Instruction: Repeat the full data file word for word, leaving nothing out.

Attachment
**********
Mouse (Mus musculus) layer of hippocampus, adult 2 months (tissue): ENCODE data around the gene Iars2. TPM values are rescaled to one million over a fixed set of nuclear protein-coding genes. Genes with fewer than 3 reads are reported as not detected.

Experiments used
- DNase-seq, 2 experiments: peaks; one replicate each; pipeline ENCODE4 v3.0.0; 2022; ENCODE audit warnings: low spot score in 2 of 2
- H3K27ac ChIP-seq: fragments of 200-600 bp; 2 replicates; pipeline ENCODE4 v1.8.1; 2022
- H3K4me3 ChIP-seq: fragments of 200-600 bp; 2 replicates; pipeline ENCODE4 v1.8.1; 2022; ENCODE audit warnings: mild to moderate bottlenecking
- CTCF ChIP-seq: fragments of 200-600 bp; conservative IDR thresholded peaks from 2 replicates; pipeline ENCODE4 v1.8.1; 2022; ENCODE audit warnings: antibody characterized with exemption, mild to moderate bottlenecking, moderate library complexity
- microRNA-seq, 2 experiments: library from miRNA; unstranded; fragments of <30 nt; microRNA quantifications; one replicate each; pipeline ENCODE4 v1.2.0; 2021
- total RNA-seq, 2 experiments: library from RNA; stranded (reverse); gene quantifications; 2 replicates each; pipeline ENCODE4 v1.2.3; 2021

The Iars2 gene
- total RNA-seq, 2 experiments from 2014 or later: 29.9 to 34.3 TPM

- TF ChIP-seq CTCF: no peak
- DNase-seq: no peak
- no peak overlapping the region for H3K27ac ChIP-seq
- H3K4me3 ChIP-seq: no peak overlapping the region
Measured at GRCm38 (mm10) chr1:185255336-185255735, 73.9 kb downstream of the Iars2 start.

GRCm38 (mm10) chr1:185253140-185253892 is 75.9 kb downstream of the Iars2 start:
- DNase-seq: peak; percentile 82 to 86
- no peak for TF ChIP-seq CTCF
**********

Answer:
Mouse (Mus musculus) layer of hippocampus, adult 2 months (tissue): ENCODE data around the gene Iars2. TPM values are rescaled to one million over a fixed set of nuclear protein-coding genes. Genes with fewer than 3 reads are reported as not detected.

Experiments used
- DNase-seq, 2 experiments: peaks; one replicate each; pipeline ENCODE4 v3.0.0; 2022; ENCODE audit warnings: low spot score in 2 of 2
- H3K27ac ChIP-seq: fragments of 200-600 bp; 2 replicates; pipeline ENCODE4 v1.8.1; 2022
- H3K4me3 ChIP-seq: fragments of 200-600 bp; 2 replicates; pipeline ENCODE4 v1.8.1; 2022; ENCODE audit warnings: mild to moderate bottlenecking
- CTCF ChIP-seq: fragments of 200-600 bp; conservative IDR thresholded peaks from 2 replicates; pipeline ENCODE4 v1.8.1; 2022; ENCODE audit warnings: antibody characterized with exemption, mild to moderate bottlenecking, moderate library complexity
- microRNA-seq, 2 experiments: library from miRNA; unstranded; fragments of <30 nt; microRNA quantifications; one replicate each; pipeline ENCODE4 v1.2.0; 2021
- total RNA-seq, 2 experiments: library from RNA; stranded (reverse); gene quantifications; 2 replicates each; pipeline ENCODE4 v1.2.3; 2021

The Iars2 gene
- total RNA-seq, 2 experiments from 2014 or later: 29.9 to 34.3 TPM

- TF ChIP-seq CTCF: no peak
- DNase-seq: no peak
- no peak overlapping the region for H3K27ac ChIP-seq
- H3K4me3 ChIP-seq: no peak overlapping the region
Measured at GRCm38 (mm10) chr1:185255336-185255735, 73.9 kb downstream of the Iars2 start.

GRCm38 (mm10) chr1:185253140-185253892 is 75.9 kb downstream of the Iars2 start:
- DNase-seq: peak; percentile 82 to 86
- no peak for TF ChIP-seq CTCF